Gadlfy has been telling me that I’m MIA on the big Kaiser story, but luckily MrHISTalk has picked up the slack and has printed the Internal E-Mail Criticizing Kaiser’s HealthConnect Lands Employee in Hot Water. In addition in a presumably related move CIO Cliff Dodd has quit. Gadfly also tells me that the 25yr old malcontent Justen Deal (who I’d never heard of before yesterday) was previously a Kaiser cheerleader. Well nothing like a convert to preach a new religion. And his new faith is that Epic sucks, HealthConnect is a disaster responsible for a forthcoming financial crisis at KP, and that Halvorson is incompetent/a crook (take your pick)
I have no idea whether the Epic solution will or won’t work in the long run, but I suspect that it was rather better than the IBM/Colorado solution, given a conversation I had a while back with some internal KP tech savvy docs about the state of that code. The truth is presumably somewhere in the middle. Unless Halvorson actually has secret stock in Epic or is being paid off into some Swiss bank account, something that’s rather unlikely given the way Judy Faulkner runs that private company, then there doesn’t seem to be any direct conflict of interest. Lots of big IT projects don’t work as advertised—in fact few do! And Kaiser is a highly fragmented and political organization (always has been, always will be), so betting the farm on a one-stop EMR solution probably did require getting most of the board to leave. I’m amazed Halvorson got it done at all.
And I cannot believe that HealthConnect is by itself responsible for all the anticipated losses—the move towards HDHPs is far more likely to hurt KP’s bottom line, as they are just not set up for that type of an environment (in which the risk pools is destroyed). It’s just not in their nature.
And at least the attempt behind HealthConnect is to improve care. Much more concerning is the organization’s reaction to the kidney transplant scandal, which as some of my commenters mentioned at the time called into question the financial ethics of TPMG.
But I guess this new little outburst doesn’t help! And I have heard quite a few KP docs bitching about the new system. Any more want to chime in pro or con or neutral?
….and of course much more from a not exactly neutral source at Gadfly’s blog
If the $7 billion dollars was just a scare tactic, do you think employees then had reason to fear for their jobs? Kaiser has had a series of “realignments” over the last few years, as well as the unnoticed stream of firing people for bringing up ethical/compliance/safety issues.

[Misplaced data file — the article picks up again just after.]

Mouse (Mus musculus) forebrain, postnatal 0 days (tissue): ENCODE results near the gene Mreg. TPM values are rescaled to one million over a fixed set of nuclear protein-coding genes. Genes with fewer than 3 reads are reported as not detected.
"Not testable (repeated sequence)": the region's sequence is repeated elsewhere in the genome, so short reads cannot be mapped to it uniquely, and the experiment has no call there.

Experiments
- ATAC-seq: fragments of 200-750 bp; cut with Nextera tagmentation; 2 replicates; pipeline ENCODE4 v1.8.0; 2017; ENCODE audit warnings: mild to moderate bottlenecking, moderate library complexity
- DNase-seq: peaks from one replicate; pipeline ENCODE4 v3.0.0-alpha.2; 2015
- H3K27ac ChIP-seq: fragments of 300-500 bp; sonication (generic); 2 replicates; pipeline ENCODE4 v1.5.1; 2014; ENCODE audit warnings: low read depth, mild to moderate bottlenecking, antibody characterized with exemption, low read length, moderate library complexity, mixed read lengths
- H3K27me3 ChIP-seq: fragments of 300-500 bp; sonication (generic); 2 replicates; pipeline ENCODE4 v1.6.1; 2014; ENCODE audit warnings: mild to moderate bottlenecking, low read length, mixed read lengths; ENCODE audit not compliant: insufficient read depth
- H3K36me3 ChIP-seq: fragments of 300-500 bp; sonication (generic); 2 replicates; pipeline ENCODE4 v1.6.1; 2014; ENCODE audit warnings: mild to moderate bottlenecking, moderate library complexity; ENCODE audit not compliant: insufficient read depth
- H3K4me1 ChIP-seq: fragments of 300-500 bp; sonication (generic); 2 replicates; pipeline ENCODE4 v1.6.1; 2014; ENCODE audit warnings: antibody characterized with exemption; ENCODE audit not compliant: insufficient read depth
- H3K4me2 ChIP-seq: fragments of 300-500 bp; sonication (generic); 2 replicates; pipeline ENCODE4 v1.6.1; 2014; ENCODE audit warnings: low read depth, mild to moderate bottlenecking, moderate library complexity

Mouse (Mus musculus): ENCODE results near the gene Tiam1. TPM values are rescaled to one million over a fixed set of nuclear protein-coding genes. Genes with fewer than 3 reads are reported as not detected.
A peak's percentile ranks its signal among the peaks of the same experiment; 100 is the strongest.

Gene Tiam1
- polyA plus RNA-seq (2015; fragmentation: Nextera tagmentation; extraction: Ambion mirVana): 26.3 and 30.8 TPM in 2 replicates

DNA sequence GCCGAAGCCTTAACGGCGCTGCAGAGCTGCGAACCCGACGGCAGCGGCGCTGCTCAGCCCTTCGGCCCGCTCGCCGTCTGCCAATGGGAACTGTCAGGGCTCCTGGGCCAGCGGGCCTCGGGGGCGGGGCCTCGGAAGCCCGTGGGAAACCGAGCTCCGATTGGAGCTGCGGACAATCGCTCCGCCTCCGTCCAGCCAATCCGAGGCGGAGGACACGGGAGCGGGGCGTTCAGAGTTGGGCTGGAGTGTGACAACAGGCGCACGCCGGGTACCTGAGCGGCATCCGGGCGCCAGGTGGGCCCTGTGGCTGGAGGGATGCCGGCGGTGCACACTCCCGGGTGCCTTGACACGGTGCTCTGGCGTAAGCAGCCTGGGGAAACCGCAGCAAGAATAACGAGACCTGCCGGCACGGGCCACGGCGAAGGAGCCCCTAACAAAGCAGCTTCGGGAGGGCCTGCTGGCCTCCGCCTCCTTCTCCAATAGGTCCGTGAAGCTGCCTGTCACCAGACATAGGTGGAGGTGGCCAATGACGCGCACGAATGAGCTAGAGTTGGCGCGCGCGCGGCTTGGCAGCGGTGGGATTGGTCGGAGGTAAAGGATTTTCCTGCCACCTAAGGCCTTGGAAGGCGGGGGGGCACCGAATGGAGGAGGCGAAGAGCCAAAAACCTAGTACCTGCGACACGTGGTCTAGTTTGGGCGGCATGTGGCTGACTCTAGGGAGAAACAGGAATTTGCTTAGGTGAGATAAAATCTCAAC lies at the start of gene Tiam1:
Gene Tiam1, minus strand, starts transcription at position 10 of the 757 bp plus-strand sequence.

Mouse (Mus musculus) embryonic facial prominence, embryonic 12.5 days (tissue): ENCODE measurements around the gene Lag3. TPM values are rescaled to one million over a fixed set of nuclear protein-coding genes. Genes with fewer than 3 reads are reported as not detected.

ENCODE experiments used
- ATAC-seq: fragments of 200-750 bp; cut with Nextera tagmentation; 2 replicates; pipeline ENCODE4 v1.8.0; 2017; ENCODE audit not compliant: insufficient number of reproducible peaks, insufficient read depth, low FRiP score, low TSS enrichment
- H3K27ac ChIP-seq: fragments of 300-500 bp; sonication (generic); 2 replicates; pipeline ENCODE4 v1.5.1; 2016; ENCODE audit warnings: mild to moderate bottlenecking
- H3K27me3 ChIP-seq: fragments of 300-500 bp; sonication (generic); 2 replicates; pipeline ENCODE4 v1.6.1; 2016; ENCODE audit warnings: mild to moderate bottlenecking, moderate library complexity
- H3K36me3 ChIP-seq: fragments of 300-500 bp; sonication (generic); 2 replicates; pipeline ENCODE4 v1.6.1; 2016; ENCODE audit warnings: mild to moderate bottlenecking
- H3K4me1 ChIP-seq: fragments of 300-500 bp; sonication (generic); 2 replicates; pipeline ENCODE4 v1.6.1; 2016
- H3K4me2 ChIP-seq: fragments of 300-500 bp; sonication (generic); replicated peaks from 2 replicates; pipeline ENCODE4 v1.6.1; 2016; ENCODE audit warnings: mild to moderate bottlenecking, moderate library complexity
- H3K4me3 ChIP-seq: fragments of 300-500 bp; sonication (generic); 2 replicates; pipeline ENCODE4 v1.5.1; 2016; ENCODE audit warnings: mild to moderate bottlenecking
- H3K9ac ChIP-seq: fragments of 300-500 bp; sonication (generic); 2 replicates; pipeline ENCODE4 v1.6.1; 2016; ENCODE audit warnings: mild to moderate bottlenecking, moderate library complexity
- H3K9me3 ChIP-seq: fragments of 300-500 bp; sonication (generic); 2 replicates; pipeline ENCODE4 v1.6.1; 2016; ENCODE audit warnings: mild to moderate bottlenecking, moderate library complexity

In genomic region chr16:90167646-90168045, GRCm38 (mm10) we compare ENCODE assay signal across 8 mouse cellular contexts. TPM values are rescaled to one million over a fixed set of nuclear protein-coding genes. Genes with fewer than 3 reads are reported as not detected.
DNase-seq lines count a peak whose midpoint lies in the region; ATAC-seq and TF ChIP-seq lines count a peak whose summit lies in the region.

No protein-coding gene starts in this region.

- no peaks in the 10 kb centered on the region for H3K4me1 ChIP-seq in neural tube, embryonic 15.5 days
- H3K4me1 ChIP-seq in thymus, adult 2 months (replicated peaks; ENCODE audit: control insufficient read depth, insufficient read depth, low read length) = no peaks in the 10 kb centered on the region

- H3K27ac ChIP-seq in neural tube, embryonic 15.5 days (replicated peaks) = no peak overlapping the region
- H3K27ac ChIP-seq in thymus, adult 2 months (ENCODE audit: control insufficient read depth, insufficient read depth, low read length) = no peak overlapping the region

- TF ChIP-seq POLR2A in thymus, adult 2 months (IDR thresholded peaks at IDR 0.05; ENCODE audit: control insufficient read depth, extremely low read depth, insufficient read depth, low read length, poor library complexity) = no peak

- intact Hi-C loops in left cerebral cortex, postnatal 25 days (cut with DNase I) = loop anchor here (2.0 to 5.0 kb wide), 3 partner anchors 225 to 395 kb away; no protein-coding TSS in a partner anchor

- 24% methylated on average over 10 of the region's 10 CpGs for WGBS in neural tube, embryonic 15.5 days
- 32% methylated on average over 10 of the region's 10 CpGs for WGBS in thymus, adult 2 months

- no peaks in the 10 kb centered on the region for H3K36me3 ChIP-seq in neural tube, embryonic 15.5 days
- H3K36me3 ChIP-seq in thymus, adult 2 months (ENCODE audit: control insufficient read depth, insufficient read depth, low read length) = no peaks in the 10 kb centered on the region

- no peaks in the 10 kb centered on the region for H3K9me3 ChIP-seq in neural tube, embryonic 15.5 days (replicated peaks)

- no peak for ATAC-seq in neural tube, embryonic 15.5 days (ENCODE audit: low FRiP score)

As for Justen being on a “personal crusade” – just keep listening. I’m not a friend of Justen’s: in fact his constant high praise of Kaiser seriously turns my stomach. That in itself should say that Kaiser made a serious mistake in taking the smear-as-disgruntled-and-isolated approach with him. All the actual disgruntled people are going to do, “Huh? What the bejesus are you talking about?”
The courts have also already reviewed the “clogging the email” stance in the case of Ken Hamidi’s appeal against Intel. Unless Kaiser can come up with some other reason to fire Justen (and in my experience they aren’t above making one up and falsifying the documentation), this will be a monument and emblem case of retaliation against mere criticism. And it would throw Kaiser’s every disputed termination into question.
I cannot comment on whether Epic was the appropriate vendor to select or whether the project will ultimately be successful.
However, I think it should be clear to everyone that the “$7 billion” Kaiser loss being discussed absurd.
The projections shown in the CFO presentation are being misinterpretted by Justin and the press:
* The run rate appears to be based on a continuation of expense trend from whatever the actual trend was at the time of the presentation.
* This run rate implies earnings of $20 million in 2006 according to the presentation. Based on the press release yesterday af ACTUAL earnings, they look certain to earn $800 to $1,000 million this year – and earned $417 in Q3 alone.
* It is likely in the interest of the CFO to rally operations leaders to aggressively reduce the expense trend by illustrating what could happen to the company if actions are not taken. That $7 billion is a worst case scenario, it seems, and is much worse than the PLANNED trends shown in the presentation
* Based on documents posted on Justin’s website and elsewhere, it seems clear the organization is moving agressively to limit current and future expenses and ensure that $7 billion is not lost.
* Justin’s email suggests a 2007 IT budget of $1.5 billion, and the CFO presentation of a run rate loss in 2007 is over $2 billion. So clearly to lose $2 billion there has to be bigger problems than just IT.
* Here is an interesting article on the business savings expected from HealthConnect
* Kaiser’s not perfect, and what they are attempting to do is ambitious. But I respect that vision and leadership. Its easy to sit on the sidelines and suggest sucess is impossible.
* Justin seems on a highly PERSONAL crusade. And is short on solutions other than punishing / firing all those at the top. It is not clear that will earn the organization any money or fix any of the technical problems he thinks the organization faces.
Ah, I apologize. Your referring to Justen’s email, and I refrained from posting that.
Hey, wait a minute – I was the one that broke those memos! Let the Girlz blog, too!
And Justen isn’t a malcontent. He’s *still* a cheerleader from what I can tell. He thinks he’s saving the organization he loves from the top executives who seem to be steering the ship in the direction of Enron.
As for HealthConnect, did you read the comment about the lack of paper backup? I’ll give you that this is more poor project planning than an IT issue, but let’s start considering that HealthConnect may not be the Salvation of American health care.